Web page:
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Teachers’ concerns about adopting technology-enhanced embodied learning and their mitigation through Professional Development

, Research Center on Interactive Media, Smart Systems & Emerging Technologies, Cyprus ; , Cyprus University of Technology, Cyprus

Journal of Technology and Teacher Education Volume 27, Number 3, ISSN 1059-7069 Publisher: Society for Information Technology & Teacher Education, Waynesville, NC USA

Abstract

Technology-enhanced embodied learning is argued to have the potential to revolutionize K-12 education. Despite the affordances of technology-enhanced embodied learning, its integration in mainstream education is currently at slow pace. Slow adoption of technological innovation is not a new issue in the education arena. Several factors are contributing to why in-service teachers are being reluctant to adopt educational innovations. This study investigated the concerns of 31 in-service primary education teachers about adopting technology-enhanced embodied learning using the Concerns Based Adoption Model (CBAM). A Professional Development (PD) programme composed of two phases – a Training phase (including experiential workshops) and a Practical phase (including teachers’ enactment of technology-enhanced embodied learning in their classrooms) – allowed for the mitigation of these concerns. The study documents also the impact of the PD programme on the effective adoption of technology-enhanced embodied learning in teachers’ classrooms. Overall, this study elaborates on the use of the CBAM model and provides a rich description of a successful PD programme, which can inform future efforts in this area. Taking into account and addressing teachers’ concerns through PD lays the groundwork for the successful adoption of technology-enhanced embodied learning to nourish education.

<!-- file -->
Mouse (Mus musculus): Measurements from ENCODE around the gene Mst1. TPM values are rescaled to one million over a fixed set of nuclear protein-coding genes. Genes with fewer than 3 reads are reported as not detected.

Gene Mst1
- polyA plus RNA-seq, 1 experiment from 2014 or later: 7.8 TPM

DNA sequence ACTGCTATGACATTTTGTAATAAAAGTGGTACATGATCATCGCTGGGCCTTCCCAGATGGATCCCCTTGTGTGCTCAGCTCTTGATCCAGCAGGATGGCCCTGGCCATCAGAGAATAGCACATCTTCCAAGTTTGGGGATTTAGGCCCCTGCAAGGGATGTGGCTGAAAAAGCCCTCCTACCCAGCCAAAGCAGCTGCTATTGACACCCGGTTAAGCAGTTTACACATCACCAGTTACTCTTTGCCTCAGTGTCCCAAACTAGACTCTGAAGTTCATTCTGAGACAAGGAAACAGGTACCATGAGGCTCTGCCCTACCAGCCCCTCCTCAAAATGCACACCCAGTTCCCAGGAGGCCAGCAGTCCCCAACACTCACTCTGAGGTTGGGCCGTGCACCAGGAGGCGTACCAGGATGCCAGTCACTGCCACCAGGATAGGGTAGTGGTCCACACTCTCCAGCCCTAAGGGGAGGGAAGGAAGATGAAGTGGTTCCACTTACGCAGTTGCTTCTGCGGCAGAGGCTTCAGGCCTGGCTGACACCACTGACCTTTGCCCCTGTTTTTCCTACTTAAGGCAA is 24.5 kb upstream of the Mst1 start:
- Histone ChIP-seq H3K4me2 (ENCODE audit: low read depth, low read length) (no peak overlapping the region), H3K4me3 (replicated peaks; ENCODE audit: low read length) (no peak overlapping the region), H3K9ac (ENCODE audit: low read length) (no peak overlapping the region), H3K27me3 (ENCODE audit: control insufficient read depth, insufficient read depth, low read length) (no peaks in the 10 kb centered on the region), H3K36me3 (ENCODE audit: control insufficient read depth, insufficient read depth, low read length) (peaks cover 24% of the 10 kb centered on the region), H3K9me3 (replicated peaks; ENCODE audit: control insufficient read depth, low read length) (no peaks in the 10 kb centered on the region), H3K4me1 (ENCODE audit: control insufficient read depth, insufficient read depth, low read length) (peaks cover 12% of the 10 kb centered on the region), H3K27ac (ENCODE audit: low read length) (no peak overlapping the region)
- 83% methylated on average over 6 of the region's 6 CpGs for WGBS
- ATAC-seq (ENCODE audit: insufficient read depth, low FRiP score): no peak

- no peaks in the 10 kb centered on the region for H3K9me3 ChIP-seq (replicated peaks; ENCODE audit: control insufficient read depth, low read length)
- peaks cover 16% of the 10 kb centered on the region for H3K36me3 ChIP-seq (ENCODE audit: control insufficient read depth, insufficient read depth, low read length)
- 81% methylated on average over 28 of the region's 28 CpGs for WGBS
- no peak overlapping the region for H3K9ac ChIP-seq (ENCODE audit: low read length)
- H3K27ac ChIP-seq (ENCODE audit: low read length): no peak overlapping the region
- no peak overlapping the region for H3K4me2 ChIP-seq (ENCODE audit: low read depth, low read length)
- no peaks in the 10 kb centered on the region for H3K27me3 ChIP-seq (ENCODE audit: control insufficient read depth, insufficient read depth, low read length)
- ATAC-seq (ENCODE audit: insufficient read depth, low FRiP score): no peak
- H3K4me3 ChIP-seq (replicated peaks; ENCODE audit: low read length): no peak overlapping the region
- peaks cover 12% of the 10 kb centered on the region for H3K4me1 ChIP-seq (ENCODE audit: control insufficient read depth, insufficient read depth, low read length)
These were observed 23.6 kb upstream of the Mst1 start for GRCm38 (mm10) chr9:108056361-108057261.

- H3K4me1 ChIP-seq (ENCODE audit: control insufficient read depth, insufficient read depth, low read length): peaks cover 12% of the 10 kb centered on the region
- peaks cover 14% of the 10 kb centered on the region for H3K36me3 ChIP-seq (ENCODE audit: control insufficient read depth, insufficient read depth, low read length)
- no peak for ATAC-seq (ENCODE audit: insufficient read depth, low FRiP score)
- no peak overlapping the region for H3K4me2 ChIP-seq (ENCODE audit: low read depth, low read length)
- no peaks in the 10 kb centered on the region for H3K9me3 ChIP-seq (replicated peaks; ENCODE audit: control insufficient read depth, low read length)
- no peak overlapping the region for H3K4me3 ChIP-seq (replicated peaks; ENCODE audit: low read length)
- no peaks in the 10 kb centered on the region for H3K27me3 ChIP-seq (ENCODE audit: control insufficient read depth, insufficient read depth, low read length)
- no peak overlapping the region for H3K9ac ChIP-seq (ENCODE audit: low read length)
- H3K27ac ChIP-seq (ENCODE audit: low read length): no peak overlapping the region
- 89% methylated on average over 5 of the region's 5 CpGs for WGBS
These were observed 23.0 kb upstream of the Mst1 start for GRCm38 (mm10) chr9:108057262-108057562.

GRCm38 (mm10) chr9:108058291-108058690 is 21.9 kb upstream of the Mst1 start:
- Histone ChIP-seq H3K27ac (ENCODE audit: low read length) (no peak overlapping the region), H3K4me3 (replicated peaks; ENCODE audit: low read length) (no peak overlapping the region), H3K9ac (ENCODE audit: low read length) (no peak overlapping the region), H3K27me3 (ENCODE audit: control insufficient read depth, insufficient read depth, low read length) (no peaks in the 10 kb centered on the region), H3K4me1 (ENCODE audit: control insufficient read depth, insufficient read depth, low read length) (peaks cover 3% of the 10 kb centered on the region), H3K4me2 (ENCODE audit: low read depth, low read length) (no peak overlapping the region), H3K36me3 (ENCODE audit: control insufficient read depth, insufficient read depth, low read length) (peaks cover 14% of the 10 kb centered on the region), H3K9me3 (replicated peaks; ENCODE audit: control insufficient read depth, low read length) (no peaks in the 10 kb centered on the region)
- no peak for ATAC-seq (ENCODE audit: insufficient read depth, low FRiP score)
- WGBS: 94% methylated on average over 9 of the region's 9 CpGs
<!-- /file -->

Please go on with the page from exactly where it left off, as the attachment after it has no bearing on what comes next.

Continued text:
Citation

Georgiou, Y. & Ioannou, A. (2019). Teachers’ concerns about adopting technology-enhanced embodied learning and their mitigation through Professional Development. Journal of Technology and Teacher Education, 27(3), 335-371. Waynesville, NC USA: Society for Information Technology & Teacher Education. Retrieved June 1, 2020 from .